Sometimes I'm dense. Other times I'm really dense, but hey, look! A squirrell!
When you read that the problem with an unstable double locking trem is likely you
, really take a look at yourself. When I read that I'd have to stretch the strings during the setup, I had no idea what would be involved. I've been a fixed bridge guy for the longest time and a decked trem man at best.
I changed the strings on my S days ago and the thrill has been gone just as long. I thought I had stretched them out well enough - and I did by my standards, but it was only when I spent about 3 minutes on each string aggressively stretching them that I was able to get it right. As per Rich's tech article, once you can stretch them twice while maintaining pitch, you can move on.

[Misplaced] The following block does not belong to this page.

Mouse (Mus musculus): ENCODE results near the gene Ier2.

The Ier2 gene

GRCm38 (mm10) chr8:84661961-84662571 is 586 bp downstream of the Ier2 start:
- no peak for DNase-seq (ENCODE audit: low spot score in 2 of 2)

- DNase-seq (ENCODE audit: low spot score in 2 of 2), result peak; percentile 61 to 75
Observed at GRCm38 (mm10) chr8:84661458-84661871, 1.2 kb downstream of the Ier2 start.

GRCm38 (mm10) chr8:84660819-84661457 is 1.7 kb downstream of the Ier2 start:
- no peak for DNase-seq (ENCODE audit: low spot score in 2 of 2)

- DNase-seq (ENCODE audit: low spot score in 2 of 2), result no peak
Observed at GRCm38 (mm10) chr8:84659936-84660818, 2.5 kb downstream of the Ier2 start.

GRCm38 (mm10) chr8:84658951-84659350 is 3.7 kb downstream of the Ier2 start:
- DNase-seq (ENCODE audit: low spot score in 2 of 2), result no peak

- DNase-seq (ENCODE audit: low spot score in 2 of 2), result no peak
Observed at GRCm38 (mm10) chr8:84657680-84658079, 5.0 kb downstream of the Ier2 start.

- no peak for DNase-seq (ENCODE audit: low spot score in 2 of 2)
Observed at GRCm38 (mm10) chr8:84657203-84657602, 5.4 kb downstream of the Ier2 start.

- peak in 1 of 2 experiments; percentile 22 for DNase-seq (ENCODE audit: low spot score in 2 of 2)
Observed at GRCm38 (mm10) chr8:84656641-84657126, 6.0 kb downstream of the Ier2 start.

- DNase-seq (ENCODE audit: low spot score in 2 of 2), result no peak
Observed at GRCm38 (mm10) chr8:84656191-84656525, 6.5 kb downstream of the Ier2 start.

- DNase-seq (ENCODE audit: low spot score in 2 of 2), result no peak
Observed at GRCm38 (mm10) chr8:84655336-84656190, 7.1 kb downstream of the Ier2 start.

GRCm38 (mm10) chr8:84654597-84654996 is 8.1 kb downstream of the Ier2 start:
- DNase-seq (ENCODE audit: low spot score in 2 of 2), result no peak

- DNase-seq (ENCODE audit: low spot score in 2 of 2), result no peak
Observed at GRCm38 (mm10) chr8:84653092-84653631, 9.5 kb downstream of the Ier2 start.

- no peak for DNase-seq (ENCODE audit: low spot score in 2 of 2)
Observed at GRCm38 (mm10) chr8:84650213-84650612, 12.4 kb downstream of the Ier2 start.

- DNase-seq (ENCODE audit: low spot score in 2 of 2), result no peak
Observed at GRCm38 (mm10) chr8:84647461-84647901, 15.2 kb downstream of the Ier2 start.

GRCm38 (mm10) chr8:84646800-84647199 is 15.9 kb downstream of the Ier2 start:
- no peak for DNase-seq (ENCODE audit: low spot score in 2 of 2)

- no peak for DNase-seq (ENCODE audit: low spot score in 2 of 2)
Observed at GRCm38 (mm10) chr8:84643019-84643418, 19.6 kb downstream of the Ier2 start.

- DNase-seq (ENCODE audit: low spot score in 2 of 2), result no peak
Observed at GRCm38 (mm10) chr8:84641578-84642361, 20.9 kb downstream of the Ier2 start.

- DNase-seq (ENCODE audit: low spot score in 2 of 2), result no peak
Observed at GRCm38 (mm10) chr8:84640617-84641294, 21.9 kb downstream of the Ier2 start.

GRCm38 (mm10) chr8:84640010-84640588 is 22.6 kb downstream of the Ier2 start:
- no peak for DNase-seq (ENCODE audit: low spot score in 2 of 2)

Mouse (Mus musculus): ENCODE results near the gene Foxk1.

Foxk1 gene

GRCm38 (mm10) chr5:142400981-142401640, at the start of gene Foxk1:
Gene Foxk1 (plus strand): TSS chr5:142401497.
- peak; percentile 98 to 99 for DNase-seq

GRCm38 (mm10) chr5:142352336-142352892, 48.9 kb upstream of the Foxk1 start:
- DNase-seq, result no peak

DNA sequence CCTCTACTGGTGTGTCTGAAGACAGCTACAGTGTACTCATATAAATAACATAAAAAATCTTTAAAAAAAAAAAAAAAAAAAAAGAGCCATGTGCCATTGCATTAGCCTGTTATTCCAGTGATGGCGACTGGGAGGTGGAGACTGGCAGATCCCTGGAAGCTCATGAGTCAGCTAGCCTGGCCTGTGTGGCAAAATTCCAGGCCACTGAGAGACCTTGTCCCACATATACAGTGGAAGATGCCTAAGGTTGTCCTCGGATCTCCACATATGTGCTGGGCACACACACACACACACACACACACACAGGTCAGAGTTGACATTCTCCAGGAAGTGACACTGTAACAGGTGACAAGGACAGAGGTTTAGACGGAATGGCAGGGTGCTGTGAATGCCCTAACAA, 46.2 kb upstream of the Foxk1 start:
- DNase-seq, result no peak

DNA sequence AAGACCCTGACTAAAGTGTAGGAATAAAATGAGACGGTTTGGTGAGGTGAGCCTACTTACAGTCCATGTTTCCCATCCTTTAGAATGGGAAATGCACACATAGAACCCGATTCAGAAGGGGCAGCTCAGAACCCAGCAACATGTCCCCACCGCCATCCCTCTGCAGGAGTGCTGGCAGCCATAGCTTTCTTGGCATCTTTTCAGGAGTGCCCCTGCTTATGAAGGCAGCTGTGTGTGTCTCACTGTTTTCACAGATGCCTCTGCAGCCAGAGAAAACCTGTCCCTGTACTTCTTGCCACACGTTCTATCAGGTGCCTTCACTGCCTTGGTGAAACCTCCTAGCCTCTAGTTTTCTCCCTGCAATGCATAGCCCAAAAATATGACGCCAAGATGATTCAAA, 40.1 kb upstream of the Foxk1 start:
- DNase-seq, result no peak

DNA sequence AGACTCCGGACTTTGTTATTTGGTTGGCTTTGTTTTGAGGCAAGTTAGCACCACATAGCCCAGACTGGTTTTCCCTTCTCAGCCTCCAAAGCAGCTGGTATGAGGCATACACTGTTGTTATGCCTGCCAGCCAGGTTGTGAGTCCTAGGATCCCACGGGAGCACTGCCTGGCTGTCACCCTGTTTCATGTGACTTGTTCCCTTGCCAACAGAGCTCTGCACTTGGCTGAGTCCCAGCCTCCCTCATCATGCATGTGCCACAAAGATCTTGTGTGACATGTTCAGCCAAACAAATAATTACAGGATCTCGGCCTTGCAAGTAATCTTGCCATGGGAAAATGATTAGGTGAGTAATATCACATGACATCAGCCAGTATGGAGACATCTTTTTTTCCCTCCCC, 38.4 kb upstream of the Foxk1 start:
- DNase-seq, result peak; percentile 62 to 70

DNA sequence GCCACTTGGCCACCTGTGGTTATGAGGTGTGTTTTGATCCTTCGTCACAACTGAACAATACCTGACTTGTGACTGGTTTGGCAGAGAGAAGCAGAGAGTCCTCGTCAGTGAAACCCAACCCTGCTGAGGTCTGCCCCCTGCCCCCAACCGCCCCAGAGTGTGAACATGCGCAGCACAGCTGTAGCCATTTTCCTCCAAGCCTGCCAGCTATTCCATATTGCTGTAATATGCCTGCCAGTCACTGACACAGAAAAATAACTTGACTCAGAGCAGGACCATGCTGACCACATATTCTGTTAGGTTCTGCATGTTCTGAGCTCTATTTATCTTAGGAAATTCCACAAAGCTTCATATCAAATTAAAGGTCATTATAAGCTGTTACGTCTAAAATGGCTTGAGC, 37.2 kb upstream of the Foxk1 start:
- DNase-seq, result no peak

I found that even light use of the trem was all it took to throw it back out, but I remembered a jar of synthetic machine gun grease that I had in the closet. I coated the stud and knife edges with it and now it's just fantastic! The guitar came with locking studs, so that makes things a touch more secure.
It boggles the mind that I can absolutely abuse the strings with no fear of retribution - not even a spring creaks in defiance. This is such an enjoyable guitar to play with 10 ga strings. I just fear the day I break a string live! Sweet mercy. That's why I've got Al Green to back me up. How do you guys cope with that live?